By Janice Ewing
“Transforming wonderings into questions is the start of teacher research” (Hubbard & Power, 2003).
This month on our blog we’ve been exploring the challenges and rewards of research and inquiry. Tricia Ebarvia shared the thoughtful process she has developed with her students in “Updating the Research Paper” and Rita Sorrentino examined the timely issue of “Why Johnny Can’t Search.” These and numerous other posts have inspired me to reflect on the value of teacher research and inquiry and on PAWLP’s role in creating a culture that invites us into these practices and sustains their growth. Read more
By Kathleen Hall Scanlon
“You have one weapon & one weapon only: Use it. It is your ability to teach.”
– Alice Walker
“My student teachers usually observe for two weeks before I give up my classes,” my 28-year-old cooperating teacher announced. I, however, expected to teach immediately. I’d just completed a stellar initial experience in Allentown after observing for a single day. As I departed Allen High, three tenth graders – two African Americans and one Latina – wished they could accompany me to Reading. I wondered why.
“You’ll see.” Read more
By June Shultz
Today, with all the requirements put on teachers beyond the classroom, i.e. testing, assessments, evaluations, public relations, communications with parents/guardians, etc… How does a good teacher remain a good teacher and meet the needs of all the students in the classroom?
As a classroom teacher of many years’ experience, beginning at the high school, moving to preschool, and then to elementary and finally to middle school, I have seen teachers “burn out” with all the stress of trying to “do it all.” One of the ways that I was able to overcome the stress of not being fully appreciated by administrators and sometimes colleagues was through my association with other outstanding teachers. Read more
by Rose Cappelli
In his book, The Energy to Teach, Donald Graves says, “We can never underestimate the energy contained in learning” (79). Since I consider myself a life-long learner, I think it is learning that is at the heart of what keeps me motivated and helps me to sustain positive energy.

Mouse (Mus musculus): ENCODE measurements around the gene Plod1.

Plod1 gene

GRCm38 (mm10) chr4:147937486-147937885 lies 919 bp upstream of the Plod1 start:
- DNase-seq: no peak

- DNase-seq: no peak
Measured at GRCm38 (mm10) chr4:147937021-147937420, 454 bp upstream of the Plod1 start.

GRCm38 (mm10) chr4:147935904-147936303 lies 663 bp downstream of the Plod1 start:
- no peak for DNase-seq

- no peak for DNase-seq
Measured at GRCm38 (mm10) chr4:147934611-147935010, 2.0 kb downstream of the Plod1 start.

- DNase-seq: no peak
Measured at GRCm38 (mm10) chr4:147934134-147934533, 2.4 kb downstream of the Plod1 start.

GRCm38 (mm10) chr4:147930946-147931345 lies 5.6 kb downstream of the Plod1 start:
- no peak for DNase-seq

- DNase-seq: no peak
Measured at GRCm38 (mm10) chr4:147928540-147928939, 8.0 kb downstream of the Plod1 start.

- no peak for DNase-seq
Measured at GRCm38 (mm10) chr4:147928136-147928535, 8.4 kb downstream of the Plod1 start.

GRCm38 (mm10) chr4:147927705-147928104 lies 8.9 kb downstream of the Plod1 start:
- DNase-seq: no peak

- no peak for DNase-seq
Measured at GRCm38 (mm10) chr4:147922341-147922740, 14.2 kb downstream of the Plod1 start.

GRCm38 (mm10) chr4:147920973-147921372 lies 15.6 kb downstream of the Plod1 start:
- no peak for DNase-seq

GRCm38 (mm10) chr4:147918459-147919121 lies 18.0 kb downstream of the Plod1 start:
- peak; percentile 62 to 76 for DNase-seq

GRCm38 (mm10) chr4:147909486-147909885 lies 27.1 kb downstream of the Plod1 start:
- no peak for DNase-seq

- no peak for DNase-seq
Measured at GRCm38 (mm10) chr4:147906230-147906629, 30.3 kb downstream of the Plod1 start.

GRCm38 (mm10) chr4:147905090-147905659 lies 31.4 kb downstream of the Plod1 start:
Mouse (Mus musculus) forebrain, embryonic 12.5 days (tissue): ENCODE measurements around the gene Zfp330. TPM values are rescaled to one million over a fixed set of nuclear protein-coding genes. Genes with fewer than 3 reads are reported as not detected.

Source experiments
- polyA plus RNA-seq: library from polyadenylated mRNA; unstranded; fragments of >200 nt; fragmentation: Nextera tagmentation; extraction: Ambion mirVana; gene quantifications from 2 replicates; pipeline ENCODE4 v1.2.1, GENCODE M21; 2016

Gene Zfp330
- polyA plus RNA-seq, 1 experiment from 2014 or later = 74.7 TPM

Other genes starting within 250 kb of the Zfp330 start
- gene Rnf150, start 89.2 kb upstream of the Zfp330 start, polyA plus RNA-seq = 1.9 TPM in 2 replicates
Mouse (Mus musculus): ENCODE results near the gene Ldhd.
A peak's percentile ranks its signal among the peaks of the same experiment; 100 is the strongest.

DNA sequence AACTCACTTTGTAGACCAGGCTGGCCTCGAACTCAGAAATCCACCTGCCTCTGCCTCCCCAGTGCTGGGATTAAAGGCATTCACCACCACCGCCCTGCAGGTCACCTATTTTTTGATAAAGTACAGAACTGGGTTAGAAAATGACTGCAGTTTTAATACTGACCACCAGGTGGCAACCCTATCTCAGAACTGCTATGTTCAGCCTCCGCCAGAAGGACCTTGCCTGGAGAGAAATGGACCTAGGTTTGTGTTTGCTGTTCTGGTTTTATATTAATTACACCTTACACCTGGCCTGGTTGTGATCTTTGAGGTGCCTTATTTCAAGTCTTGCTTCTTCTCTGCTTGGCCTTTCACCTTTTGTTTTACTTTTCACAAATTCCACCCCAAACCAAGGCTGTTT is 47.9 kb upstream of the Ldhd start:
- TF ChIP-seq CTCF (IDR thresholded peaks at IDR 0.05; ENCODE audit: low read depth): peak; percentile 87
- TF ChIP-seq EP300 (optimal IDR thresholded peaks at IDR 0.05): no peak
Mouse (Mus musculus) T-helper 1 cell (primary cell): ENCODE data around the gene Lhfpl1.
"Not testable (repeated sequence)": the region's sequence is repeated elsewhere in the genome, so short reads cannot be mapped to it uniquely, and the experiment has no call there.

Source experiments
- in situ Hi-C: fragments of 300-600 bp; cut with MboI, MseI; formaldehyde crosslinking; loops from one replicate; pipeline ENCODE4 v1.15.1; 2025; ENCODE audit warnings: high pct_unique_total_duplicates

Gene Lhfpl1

In 1997 I attended my first Keystone State Reading Association Conference. I was there for only one day, but I remember trying to get to as many sessions as possible. I recall scribbling notes as fast as I could in my notebook, writing my own thoughts in the margins as to how I might apply this new learning. Sometimes it was a question, sometimes a child’s name, sometimes a star or an exclamation mark – something to show the learning I wanted to return to and apply. That first conference experience opened up a whole new world of professional development for me. Read more
by Nora Ziegler
This summer I began to worry about how I needed to change my teaching strategies to help my third grade students meet the challenges of the Common Core, so I did what I always do – I found a book chock full of great ideas I could implement in my classroom. That book was The Core 6: Essential Strategies for Achieving Excellence with the Common Core by Silver, Dewing, and Perini, published by ASCD in 2012. What a goldmine! As Heidi Hayes- Jacobs says in the forward, this book is actually an edu-toolkit with instructional strategies that should be implemented at all grade levels. Here are briefs on each of the strategies: Read more
By Janice Ewing & Mary Buckelew
Several of us had the good fortune to attend the National Writing Project and National Council of Teachers of English annual conferences, which were back-to-back in Boston from Nov. 20th to 24th. One of the NWP standout sessions for me was “Narrative Troubles (and that’s a good thing): On Why and How to Find, Shape, and Share Stories of Classroom Life.” I was drawn to this session because I believe that, more than ever, teachers need to support each other and advocate for themselves as a group. I also believe that this can start with sharing our stories. Read more